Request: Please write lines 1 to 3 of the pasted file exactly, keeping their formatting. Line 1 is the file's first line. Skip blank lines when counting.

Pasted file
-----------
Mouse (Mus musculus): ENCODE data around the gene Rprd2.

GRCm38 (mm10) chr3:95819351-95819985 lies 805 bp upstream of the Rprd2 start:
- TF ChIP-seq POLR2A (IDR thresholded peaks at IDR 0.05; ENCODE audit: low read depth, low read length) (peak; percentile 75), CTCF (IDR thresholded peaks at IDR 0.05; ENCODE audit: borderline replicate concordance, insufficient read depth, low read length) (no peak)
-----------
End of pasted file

Mouse (Mus musculus): ENCODE data around the gene Rprd2.

GRCm38 (mm10) chr3:95819351-95819985 lies 805 bp upstream of the Rprd2 start:
- TF ChIP-seq POLR2A (IDR thresholded peaks at IDR 0.05; ENCODE audit: low read depth, low read length) (peak; percentile 75), CTCF (IDR thresholded peaks at IDR 0.05; ENCODE audit: borderline replicate concordance, insufficient read depth, low read length) (no peak)